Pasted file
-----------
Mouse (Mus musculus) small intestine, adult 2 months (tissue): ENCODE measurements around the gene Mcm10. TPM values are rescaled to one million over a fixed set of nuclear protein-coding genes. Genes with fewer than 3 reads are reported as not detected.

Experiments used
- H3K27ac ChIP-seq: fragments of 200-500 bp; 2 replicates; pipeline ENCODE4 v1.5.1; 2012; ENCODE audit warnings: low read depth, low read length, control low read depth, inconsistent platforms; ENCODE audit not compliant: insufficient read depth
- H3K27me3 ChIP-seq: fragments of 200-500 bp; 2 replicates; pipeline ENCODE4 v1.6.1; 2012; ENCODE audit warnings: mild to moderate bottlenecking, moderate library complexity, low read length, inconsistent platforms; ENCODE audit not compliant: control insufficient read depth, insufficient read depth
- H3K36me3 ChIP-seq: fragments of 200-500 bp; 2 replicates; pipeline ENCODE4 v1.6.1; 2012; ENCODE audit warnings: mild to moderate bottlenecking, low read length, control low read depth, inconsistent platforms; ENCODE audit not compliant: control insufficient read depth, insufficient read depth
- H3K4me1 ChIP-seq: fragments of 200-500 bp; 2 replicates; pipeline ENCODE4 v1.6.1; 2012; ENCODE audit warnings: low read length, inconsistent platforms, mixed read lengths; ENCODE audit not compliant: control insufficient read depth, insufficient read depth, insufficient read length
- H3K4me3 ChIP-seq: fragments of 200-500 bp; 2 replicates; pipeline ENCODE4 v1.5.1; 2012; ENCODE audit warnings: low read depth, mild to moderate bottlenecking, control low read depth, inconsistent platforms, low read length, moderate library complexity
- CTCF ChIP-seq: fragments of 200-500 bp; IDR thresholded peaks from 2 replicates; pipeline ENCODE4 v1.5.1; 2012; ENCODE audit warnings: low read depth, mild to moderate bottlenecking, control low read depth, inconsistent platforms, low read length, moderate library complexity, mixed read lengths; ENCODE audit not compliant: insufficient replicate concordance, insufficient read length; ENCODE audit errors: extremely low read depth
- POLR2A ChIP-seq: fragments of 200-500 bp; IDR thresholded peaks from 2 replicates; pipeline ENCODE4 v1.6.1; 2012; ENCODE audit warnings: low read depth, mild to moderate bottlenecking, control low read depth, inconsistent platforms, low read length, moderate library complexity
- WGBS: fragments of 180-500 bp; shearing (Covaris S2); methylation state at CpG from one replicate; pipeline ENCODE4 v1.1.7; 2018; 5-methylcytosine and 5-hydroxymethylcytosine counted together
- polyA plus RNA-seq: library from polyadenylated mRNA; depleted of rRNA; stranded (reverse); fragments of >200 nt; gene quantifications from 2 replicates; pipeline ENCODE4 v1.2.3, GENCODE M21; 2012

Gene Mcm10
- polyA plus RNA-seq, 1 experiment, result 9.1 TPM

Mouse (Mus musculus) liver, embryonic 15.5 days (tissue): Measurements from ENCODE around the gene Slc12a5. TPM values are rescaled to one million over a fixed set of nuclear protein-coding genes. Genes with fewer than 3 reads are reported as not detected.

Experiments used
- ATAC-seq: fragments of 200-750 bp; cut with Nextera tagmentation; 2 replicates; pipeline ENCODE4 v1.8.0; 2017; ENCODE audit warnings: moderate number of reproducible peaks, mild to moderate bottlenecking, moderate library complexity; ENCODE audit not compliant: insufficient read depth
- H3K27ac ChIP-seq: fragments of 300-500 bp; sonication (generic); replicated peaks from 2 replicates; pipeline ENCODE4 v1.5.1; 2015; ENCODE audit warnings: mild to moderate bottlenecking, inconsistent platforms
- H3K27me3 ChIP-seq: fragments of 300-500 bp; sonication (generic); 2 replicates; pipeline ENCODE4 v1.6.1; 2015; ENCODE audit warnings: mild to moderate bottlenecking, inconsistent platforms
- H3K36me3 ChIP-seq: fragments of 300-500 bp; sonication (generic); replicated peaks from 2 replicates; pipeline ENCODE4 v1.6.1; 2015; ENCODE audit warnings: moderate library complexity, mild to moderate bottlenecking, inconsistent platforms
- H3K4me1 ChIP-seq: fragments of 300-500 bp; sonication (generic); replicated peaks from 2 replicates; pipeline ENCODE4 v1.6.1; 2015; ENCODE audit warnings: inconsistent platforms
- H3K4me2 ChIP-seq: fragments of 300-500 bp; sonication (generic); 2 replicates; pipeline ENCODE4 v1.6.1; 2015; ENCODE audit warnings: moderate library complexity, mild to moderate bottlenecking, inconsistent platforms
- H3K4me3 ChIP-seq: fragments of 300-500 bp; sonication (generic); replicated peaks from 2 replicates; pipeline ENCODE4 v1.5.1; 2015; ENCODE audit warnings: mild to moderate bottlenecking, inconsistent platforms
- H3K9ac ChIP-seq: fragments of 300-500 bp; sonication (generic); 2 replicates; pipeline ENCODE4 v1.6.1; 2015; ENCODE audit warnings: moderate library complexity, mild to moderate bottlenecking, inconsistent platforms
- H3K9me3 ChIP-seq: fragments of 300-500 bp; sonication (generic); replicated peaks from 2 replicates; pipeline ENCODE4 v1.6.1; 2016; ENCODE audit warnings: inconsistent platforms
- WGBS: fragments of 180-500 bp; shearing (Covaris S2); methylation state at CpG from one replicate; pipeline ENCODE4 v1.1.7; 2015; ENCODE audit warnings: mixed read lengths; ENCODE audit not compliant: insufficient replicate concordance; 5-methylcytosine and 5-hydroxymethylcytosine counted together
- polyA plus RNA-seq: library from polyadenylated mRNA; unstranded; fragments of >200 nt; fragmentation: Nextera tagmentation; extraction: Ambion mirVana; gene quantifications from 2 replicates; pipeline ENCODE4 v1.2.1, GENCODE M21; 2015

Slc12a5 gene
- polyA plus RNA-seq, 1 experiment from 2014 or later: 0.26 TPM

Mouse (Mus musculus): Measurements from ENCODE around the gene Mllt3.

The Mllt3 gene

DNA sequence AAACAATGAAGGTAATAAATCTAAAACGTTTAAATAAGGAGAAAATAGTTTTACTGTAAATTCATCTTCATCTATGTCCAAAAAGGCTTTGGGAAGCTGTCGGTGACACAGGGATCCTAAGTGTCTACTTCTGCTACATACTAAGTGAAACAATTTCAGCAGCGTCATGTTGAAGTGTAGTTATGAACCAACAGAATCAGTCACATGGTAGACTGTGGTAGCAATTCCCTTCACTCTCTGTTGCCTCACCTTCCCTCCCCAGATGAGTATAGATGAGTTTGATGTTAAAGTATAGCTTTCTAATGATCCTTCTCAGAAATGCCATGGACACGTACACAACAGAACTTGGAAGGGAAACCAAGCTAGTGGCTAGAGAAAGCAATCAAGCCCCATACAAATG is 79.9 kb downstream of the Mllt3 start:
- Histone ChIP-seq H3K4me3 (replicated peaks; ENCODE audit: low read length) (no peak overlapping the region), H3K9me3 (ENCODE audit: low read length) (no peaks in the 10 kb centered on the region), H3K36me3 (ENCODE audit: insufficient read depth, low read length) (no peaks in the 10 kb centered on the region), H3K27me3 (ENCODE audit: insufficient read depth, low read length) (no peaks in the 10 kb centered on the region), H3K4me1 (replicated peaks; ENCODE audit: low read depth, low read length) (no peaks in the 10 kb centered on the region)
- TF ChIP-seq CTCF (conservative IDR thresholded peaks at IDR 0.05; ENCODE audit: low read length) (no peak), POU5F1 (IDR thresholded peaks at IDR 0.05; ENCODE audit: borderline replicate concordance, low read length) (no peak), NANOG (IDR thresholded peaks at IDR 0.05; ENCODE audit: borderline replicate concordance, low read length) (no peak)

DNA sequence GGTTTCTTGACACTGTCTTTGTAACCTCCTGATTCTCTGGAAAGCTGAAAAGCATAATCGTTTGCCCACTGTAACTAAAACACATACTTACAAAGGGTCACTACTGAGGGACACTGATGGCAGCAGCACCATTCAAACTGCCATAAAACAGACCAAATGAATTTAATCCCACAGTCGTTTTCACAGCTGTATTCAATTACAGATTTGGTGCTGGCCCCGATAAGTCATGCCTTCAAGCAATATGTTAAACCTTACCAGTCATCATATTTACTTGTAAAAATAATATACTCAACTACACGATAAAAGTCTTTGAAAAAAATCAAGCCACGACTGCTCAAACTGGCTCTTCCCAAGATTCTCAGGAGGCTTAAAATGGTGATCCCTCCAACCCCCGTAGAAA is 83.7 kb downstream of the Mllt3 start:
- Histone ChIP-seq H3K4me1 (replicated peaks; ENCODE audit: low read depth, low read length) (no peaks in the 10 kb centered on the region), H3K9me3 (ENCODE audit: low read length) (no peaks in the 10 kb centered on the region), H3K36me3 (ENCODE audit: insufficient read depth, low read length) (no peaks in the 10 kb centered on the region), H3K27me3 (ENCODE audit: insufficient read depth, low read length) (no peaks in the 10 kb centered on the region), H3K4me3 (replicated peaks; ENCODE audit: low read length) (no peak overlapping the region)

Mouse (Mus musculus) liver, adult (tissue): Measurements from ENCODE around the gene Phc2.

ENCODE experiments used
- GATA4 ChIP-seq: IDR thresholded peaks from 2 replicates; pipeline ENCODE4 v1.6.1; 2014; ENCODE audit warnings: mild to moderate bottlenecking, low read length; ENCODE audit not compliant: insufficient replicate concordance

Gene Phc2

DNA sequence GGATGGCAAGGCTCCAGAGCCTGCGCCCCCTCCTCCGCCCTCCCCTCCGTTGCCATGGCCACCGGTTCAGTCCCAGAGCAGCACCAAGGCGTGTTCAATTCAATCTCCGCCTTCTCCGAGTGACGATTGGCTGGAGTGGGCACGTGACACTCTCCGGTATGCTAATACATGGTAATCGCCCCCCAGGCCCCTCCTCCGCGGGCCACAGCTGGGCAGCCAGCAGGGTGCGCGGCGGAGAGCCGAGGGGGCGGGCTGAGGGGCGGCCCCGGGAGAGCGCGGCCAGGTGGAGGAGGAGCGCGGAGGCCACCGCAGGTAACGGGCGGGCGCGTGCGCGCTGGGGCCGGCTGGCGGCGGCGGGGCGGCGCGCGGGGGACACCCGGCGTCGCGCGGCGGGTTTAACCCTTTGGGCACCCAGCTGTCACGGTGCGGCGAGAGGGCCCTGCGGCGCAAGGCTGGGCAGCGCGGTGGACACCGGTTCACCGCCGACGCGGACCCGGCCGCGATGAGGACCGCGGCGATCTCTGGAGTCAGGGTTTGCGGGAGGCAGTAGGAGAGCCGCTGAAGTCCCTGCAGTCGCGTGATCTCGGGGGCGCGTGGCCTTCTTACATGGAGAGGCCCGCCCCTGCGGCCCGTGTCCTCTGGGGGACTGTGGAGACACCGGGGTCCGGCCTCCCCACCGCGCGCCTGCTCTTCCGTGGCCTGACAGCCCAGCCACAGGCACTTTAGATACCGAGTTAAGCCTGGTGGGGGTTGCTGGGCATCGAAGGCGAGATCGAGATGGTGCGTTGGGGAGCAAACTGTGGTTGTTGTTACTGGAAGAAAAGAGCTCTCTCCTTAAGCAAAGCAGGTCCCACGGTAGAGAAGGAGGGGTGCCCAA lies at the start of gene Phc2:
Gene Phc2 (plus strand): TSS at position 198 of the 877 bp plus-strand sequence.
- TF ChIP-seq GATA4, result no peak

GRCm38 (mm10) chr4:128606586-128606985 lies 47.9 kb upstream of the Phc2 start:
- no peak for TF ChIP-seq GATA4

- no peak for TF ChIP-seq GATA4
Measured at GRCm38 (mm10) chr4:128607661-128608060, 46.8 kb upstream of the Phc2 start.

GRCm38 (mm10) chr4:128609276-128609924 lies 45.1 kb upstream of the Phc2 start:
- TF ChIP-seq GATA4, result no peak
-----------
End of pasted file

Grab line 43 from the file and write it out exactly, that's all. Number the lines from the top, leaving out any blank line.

GRCm38 (mm10) chr4:128606586-128606985 lies 47.9 kb upstream of the Phc2 start: